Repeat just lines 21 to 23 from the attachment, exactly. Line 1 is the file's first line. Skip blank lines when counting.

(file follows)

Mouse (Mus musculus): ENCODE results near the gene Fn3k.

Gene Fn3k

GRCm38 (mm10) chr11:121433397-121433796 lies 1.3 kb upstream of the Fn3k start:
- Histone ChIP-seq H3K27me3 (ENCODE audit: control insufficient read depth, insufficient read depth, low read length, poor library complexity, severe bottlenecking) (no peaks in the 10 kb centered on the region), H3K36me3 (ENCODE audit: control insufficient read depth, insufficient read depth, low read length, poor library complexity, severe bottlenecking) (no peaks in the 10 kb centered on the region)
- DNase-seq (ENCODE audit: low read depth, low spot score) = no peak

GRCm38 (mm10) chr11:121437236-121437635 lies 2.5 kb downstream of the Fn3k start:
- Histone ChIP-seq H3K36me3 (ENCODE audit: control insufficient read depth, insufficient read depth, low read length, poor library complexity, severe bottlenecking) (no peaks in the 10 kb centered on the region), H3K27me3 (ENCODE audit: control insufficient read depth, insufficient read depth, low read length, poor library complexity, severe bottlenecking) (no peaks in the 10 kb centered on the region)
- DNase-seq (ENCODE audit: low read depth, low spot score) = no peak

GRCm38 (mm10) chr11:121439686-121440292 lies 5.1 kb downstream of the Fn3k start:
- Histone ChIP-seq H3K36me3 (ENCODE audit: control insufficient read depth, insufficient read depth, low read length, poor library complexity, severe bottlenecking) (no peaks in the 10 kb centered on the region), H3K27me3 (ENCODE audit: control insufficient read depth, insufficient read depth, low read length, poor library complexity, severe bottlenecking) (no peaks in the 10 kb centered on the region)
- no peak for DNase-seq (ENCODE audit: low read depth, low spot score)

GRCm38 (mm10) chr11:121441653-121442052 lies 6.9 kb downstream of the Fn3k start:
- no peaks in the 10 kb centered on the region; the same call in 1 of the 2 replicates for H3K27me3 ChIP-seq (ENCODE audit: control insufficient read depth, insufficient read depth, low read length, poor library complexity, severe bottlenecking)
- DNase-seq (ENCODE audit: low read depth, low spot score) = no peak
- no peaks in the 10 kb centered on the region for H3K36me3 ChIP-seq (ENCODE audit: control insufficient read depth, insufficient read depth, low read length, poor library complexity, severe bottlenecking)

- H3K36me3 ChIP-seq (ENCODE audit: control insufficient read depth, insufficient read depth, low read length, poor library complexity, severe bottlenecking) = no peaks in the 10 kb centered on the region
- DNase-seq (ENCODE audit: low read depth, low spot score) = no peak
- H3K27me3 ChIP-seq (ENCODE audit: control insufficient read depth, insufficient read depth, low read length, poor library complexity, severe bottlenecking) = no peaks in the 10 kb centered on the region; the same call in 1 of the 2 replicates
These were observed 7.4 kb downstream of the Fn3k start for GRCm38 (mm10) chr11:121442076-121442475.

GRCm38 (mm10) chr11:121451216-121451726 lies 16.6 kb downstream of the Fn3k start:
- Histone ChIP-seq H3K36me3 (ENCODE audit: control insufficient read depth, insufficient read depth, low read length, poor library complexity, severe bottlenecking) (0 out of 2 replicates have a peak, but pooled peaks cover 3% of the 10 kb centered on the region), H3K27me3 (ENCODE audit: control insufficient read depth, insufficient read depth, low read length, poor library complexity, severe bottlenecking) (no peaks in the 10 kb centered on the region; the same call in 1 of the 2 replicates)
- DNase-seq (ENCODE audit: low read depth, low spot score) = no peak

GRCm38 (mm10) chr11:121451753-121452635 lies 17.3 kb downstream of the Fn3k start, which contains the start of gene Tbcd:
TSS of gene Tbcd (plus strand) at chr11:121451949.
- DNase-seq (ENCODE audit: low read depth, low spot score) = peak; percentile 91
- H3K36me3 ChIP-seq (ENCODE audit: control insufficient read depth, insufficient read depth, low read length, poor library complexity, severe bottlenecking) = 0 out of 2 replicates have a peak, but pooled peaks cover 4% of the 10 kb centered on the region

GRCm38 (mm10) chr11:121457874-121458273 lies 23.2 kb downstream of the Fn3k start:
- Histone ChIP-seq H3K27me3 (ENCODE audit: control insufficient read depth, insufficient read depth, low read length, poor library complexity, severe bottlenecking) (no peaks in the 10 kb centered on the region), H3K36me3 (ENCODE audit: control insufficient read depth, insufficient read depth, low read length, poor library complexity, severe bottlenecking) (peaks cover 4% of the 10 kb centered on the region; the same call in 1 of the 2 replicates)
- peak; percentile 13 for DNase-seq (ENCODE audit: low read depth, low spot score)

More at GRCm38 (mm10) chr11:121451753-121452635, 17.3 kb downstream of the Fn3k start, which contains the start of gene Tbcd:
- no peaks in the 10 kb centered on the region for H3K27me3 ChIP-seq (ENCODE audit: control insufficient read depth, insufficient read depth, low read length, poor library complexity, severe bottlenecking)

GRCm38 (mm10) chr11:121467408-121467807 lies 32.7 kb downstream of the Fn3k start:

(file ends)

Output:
- Histone ChIP-seq H3K36me3 (ENCODE audit: control insufficient read depth, insufficient read depth, low read length, poor library complexity, severe bottlenecking) (0 out of 2 replicates have a peak, but pooled peaks cover 3% of the 10 kb centered on the region), H3K27me3 (ENCODE audit: control insufficient read depth, insufficient read depth, low read length, poor library complexity, severe bottlenecking) (no peaks in the 10 kb centered on the region; the same call in 1 of the 2 replicates)
- DNase-seq (ENCODE audit: low read depth, low spot score) = no peak

GRCm38 (mm10) chr11:121451753-121452635 lies 17.3 kb downstream of the Fn3k start, which contains the start of gene Tbcd: